Like gardening, library advocacy is not an occasional activity that one can indulge as time permits. And when done with dedication, both can produce a gratifying yield.
First, let me set the stage. Since I began directing Prince George's County (Md.) Memorial Library in 1977, the county has declined from being the largest suburban Washington, D.C., community to the third-largest, and has undergone a racial shift so significant that we have, in effect, a brand-new constituency.
It is also the only county in Maryland to pass a referendum capping taxes at 1980 levels. For PGCML, this has meant a staff reduction from 444 FTE and over 400 hourly workers in 1977 to 269 fulltime and 59 part-time staffers as of mid-1997.
Even as anti-tax proponents continue to be a powerful, vocal group, our suburban Washington, D.C., location places us in a media market where national news dominates; reporters care significantly more whether Hillary Rodham Clinton is having a good-hair day than whether PGCML is in the midst of a fund-raising campaign.
The cutting edge of economizing
Nonetheless, during my tenure we've built five new buildings - stocked them, staffed them, and run them - by winning three capital campaigns totalling $25 million, with more than 80% of the vote in each case.
The last thing someone interested in building a constituency does is to vent frustrations on library patrons. When we persuaded funding authorities to restore the first of three successive $2-million budget cuts, we promised to not close any libraries, alter our hours, or, per our institutional culture, whine about the difficulties of maintaining service.
Following each capital campaign, we have done precisely what we said we were going to do, in thee communities in which we said we would do them and in the time line we pledged. Having a track record, we believe, helped see to it that people who vote on behalf of these referenda will vote again, and that lawmakers will trust us.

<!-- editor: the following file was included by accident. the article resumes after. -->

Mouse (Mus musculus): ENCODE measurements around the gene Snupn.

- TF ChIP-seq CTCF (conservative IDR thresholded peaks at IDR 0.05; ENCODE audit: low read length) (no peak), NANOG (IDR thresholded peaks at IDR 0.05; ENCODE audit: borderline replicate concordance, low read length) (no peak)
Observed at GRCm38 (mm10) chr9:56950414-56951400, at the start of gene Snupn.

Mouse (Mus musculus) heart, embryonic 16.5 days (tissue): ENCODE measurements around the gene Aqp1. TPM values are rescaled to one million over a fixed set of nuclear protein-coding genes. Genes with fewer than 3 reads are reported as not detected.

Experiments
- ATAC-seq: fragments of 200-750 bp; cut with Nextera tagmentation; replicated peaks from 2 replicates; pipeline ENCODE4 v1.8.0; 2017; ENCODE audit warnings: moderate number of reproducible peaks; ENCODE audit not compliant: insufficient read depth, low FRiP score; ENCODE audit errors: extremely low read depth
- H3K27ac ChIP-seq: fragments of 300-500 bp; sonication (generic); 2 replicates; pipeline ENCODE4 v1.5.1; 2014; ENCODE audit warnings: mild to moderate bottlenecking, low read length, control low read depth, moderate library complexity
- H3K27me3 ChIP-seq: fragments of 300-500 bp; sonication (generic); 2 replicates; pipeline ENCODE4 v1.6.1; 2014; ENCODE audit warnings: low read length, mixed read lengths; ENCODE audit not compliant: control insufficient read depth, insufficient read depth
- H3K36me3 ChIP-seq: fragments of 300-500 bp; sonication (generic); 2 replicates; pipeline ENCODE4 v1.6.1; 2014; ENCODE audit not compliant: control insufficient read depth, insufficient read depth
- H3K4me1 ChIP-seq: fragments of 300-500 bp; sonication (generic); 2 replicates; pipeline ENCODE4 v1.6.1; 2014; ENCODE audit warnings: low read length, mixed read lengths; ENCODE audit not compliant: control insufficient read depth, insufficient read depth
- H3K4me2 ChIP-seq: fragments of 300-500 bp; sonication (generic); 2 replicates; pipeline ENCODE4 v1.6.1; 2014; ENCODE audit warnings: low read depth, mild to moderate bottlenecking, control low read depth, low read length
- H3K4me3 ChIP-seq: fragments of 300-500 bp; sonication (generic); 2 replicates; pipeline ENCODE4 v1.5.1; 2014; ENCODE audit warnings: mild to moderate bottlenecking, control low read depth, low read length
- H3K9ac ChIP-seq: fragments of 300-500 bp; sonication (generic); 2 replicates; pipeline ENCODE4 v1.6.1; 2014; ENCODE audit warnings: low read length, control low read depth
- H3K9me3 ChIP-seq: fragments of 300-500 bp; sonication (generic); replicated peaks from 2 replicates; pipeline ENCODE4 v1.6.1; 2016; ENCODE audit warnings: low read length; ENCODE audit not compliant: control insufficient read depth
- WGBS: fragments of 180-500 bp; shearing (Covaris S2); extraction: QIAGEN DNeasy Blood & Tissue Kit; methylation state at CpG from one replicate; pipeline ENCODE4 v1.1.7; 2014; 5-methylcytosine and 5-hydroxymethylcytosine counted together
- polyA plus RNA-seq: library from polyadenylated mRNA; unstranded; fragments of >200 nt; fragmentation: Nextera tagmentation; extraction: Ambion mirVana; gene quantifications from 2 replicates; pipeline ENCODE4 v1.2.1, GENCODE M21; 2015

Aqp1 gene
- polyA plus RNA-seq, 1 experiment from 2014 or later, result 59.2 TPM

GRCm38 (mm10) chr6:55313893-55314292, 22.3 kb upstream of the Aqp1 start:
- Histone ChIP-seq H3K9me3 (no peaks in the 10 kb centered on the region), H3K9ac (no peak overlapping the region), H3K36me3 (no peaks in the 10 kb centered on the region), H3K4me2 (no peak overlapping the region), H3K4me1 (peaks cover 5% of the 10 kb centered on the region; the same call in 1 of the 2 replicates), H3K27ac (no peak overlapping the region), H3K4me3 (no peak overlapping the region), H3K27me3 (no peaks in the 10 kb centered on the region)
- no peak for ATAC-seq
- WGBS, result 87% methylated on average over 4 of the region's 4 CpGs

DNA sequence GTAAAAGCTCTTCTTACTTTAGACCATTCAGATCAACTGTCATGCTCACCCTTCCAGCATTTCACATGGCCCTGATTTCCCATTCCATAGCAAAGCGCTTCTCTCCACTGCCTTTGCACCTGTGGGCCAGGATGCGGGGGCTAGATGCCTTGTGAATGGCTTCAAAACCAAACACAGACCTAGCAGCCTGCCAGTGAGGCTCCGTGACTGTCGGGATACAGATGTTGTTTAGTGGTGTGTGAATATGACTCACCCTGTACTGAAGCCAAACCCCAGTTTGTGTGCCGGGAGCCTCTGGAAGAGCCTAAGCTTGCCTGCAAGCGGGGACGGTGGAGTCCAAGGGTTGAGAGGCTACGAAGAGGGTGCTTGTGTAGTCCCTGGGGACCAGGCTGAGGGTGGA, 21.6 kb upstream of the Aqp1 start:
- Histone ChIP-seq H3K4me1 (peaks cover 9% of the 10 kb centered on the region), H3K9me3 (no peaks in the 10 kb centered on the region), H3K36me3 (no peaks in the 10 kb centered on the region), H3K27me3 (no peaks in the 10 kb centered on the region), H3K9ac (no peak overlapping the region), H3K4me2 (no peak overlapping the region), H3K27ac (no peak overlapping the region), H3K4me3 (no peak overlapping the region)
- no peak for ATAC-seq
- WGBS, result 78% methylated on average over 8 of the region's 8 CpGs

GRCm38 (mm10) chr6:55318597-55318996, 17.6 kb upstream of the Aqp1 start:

While we have made some public-service adjustments, a substantial proportion of the cuts have been made in areas that are less visible. However, our development office is about as big as ever, and includes a development officer and a community relations specialist who practically fling out their business cards from the tops of buildings to make new contacts. We find a development office an expensive but necessary commitment for managing all the citizens we've gotten to mill around on our behalf.
Among those groups is the Business and Industry Group in Support of Libraries (BIGISOL), which was founded 16 years ago to finance our political efforts and network in state, county, and private-sector arenas. Functioning as our "biz-PAC," BIGISOL put us one step ahead, particularly since we always bear in mind that these are people who can't be bothered with minutiae. They want to know precisely what you're after and that it's going to somehow relate to their bottom line.
By empowering branch managers to cultivate good relations with neighborhood movers and shakers, we've enlarged our Friends network from four to 14 chapters. We've also developed an umbrella Friends group to ensure that parochialism wouldn't overwhelm the chapters.
The result is several hundred people who are involved in library issues. …